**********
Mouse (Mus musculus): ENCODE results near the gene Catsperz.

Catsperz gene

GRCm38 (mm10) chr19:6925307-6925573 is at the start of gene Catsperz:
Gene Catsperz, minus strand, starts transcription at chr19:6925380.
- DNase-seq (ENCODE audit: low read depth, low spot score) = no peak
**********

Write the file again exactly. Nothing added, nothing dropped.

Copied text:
Mouse (Mus musculus): ENCODE results near the gene Catsperz.

Catsperz gene

GRCm38 (mm10) chr19:6925307-6925573 is at the start of gene Catsperz:
Gene Catsperz, minus strand, starts transcription at chr19:6925380.
- DNase-seq (ENCODE audit: low read depth, low spot score) = no peak